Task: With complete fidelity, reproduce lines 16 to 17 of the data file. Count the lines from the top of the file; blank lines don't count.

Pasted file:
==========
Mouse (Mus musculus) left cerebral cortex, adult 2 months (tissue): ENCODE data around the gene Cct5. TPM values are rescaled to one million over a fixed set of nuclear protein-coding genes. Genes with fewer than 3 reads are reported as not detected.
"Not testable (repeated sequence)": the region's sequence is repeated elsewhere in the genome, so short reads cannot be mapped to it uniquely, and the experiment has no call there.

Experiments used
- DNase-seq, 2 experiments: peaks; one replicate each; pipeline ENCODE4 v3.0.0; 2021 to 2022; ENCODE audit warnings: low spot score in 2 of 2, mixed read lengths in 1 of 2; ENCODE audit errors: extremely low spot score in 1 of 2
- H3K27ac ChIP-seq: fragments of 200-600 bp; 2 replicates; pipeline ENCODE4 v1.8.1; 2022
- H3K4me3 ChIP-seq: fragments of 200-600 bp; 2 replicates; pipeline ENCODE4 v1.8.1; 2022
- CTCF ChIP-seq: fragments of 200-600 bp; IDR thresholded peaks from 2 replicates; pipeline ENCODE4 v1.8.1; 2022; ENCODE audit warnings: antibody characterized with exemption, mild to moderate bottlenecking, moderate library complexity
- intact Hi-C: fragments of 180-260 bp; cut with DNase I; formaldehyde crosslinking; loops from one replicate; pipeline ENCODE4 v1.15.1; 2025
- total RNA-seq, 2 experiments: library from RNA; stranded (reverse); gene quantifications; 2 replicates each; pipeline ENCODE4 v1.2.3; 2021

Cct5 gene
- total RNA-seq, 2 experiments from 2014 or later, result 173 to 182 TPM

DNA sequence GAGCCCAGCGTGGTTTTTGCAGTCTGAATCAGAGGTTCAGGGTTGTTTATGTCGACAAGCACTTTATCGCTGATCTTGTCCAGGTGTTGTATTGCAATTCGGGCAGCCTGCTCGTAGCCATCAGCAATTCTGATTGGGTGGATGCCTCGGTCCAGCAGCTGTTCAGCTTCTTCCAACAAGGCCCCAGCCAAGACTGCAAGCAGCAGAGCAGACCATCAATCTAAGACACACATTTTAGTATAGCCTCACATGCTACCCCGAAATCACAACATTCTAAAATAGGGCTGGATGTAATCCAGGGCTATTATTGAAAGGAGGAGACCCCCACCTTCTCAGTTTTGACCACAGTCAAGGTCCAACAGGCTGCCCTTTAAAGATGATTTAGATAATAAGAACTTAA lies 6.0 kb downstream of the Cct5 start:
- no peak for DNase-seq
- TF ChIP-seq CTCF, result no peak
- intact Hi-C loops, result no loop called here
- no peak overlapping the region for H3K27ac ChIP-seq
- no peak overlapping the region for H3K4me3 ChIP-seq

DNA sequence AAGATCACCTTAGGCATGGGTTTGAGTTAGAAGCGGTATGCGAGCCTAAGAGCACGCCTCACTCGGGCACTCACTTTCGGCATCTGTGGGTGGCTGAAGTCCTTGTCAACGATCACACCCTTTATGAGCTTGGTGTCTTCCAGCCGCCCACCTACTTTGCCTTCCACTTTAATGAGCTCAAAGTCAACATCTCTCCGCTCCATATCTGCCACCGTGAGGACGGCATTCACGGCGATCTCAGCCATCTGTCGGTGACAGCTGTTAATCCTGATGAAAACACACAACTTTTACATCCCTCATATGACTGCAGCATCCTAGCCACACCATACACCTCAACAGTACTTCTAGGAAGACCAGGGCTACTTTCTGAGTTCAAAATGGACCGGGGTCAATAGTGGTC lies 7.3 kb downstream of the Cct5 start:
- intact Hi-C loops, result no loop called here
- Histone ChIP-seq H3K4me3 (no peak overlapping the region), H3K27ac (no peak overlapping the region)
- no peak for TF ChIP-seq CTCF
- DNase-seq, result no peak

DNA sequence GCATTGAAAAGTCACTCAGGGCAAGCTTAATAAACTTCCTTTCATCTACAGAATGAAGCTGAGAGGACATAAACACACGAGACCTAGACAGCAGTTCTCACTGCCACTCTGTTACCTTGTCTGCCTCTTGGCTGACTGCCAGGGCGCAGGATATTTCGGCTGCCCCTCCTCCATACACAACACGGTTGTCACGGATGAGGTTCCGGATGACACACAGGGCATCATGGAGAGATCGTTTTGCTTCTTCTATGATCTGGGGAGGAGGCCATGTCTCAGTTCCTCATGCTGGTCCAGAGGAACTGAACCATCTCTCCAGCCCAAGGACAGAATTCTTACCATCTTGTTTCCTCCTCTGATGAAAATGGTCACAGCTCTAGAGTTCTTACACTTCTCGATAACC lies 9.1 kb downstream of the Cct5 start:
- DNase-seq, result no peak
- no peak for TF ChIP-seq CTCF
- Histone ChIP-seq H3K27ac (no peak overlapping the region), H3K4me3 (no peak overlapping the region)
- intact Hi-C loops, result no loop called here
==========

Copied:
- no peak overlapping the region for H3K27ac ChIP-seq
- no peak overlapping the region for H3K4me3 ChIP-seq